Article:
General Dentistry in Kinston, NCToday in history is a special day for Dentistry and Dentists.  In 1833 the patent for the world’s first soda fountain was given out.  Without the invention of cola’s and soda fountains dentistry may not be important today.  Studies have shown that the increase in soda consumption has followed right along with the increase in cavities.

Fluoride added to water systems has slowed the progress of decay in modern countries but drinking soda, including diet soda, can have the same effect over time as smoking crystal meth or crack cocaine.

A report from General Dentistry in 2013 shows an addiction to diet soda may do as much major damage to your smile as a drug habit, and it really has nothing to do with SUGAR.

Diet sodas are just as harmful and they don’t have sugar.  The culprit is “acid”.  Regular soft drinks have sugar that combines with bacteria in your mouth to form acid, which attacks the teeth. Diet or “sugar-free” soda contains its own acid, which also can damage teeth. These ongoing acid attacks weaken tooth enamel. Kids and teens are most susceptible to tooth decay because their tooth enamel is not fully developed.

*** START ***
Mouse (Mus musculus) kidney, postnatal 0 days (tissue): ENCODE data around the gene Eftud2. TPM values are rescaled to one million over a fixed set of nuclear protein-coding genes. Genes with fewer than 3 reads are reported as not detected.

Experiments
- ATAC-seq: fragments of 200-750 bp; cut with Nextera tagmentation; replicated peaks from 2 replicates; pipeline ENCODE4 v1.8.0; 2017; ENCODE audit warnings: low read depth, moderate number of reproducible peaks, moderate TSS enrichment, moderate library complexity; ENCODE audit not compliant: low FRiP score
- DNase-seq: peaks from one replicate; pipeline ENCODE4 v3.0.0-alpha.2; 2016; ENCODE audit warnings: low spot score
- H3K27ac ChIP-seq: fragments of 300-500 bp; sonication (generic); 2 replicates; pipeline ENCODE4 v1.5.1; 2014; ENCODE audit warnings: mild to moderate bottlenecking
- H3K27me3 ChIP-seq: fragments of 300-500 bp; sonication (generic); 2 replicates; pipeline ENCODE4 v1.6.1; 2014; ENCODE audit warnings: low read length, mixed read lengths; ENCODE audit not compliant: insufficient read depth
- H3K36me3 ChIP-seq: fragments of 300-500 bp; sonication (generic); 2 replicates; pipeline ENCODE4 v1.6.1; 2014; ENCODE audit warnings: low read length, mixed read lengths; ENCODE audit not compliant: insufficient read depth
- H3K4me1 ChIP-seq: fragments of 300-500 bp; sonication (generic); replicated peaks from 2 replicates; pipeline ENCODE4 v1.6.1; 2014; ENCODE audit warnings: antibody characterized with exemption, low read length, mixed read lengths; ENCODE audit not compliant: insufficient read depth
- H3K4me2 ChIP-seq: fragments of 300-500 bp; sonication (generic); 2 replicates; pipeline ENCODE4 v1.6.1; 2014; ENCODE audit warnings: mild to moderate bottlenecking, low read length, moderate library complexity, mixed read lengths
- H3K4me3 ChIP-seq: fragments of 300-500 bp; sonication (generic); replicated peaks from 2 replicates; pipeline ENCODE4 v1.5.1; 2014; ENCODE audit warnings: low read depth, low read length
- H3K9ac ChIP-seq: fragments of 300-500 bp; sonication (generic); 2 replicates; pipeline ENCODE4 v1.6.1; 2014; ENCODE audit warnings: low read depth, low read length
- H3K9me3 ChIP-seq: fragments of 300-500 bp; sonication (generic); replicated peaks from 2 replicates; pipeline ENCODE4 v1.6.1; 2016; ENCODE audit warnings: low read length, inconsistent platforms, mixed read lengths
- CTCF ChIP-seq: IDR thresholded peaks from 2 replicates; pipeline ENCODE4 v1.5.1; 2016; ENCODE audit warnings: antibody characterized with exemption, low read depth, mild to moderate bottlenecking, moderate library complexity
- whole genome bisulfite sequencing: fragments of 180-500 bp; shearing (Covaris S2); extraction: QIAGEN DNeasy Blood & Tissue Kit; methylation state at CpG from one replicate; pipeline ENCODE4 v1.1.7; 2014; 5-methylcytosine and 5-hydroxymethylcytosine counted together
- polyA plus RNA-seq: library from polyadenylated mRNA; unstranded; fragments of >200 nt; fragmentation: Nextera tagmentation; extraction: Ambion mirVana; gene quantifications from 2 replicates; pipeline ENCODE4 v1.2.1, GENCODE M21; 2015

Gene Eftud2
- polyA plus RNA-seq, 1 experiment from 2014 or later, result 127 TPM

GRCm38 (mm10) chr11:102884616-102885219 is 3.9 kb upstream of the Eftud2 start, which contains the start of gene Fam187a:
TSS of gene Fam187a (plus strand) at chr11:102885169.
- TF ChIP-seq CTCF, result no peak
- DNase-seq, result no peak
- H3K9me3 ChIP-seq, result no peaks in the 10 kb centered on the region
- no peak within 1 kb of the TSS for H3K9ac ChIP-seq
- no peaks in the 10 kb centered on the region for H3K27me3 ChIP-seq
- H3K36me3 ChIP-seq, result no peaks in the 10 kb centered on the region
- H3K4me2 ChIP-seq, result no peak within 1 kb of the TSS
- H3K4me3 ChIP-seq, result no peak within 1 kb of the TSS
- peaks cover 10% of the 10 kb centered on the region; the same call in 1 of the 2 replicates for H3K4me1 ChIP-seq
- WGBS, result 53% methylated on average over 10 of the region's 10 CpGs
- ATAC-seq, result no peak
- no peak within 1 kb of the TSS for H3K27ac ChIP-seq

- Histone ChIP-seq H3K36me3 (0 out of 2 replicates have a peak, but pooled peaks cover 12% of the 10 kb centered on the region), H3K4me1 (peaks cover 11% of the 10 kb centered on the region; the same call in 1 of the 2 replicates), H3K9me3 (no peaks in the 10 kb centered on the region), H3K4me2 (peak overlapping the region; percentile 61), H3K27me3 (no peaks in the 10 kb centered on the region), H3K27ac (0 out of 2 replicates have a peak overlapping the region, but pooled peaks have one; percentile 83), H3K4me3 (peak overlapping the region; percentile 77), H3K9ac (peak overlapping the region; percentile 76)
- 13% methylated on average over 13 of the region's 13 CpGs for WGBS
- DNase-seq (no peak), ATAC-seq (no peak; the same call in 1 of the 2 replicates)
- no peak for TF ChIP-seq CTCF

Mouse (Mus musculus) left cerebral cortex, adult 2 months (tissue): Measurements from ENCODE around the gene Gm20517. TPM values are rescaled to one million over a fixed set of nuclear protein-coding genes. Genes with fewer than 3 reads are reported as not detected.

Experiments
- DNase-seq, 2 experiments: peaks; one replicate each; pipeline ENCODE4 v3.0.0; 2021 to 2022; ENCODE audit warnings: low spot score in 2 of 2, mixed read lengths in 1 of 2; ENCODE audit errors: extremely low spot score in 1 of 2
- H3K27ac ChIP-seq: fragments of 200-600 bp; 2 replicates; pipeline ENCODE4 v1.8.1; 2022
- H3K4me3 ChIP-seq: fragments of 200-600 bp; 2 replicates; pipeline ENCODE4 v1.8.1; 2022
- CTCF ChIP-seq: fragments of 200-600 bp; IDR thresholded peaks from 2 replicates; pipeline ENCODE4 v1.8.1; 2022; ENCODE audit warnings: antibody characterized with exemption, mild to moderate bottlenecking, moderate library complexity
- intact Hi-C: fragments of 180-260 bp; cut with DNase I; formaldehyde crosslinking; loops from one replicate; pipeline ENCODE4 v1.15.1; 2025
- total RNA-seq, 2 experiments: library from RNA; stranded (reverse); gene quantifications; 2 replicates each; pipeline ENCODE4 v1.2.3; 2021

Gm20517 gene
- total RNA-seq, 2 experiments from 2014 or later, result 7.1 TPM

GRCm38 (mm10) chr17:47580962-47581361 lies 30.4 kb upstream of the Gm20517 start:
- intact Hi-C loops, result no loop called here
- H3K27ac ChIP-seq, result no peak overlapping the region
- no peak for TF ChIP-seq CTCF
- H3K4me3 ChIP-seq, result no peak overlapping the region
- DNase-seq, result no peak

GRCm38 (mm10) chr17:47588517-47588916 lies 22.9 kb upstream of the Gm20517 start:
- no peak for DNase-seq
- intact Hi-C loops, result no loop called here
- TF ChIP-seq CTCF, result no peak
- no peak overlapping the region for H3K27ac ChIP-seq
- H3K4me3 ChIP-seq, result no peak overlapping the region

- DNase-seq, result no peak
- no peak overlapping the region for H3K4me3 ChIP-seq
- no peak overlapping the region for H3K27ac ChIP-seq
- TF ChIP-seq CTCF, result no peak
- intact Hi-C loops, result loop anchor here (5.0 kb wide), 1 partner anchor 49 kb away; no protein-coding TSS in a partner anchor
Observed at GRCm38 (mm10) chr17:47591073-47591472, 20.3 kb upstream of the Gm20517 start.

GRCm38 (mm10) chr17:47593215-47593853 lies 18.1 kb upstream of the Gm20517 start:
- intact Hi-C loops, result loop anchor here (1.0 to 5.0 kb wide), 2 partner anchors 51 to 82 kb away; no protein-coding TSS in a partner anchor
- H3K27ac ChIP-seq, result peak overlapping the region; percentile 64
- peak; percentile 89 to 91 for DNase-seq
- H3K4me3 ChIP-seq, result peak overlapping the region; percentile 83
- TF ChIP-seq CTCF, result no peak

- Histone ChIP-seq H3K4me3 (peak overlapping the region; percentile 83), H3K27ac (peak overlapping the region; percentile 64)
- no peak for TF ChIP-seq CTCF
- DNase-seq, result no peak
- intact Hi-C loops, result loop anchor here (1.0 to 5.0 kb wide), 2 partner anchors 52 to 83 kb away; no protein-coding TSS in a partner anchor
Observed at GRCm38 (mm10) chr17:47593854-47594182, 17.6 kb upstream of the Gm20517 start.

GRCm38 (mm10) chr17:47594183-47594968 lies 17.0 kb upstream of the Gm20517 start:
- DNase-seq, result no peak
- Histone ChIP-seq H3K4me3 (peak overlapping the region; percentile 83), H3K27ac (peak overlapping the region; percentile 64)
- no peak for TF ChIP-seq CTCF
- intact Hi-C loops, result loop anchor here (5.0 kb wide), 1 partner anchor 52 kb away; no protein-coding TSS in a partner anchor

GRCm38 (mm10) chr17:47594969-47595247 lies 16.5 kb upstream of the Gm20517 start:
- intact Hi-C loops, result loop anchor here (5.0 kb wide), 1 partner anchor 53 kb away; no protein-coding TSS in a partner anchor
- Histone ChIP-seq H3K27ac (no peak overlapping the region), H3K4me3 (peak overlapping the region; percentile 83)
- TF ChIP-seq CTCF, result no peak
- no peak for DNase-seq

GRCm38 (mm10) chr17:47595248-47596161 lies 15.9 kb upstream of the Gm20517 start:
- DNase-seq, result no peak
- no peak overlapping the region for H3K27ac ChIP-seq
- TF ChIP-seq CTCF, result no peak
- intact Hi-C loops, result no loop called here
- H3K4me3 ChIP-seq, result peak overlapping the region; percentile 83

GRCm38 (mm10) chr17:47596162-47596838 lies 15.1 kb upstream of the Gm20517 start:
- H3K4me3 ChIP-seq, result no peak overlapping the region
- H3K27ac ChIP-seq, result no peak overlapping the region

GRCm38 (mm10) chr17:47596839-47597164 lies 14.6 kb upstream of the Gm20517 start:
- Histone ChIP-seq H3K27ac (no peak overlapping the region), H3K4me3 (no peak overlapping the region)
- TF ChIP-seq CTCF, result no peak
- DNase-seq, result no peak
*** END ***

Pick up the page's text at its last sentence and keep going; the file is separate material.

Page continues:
Dental professionals understand that people want to drink soda, and most don’t support an outright ban. As with anything in life, most dentists just want to remind people to drink in moderation.

At Carlyle Dental we advise people to look at the frequency at which you are drinking sodas and how much. Most patients will ask “How much is too much?”  The best answer to that question is “If soda is your primary drink and you are drinking more soda than water, then you are drinking too much soda!”

If you are going to drink soda, we suggest rinsing your mouth with water after drinking or chewing some sugar-free gum with xylitol, which stimulates saliva.  Your saliva can act just like water, washing the acids away.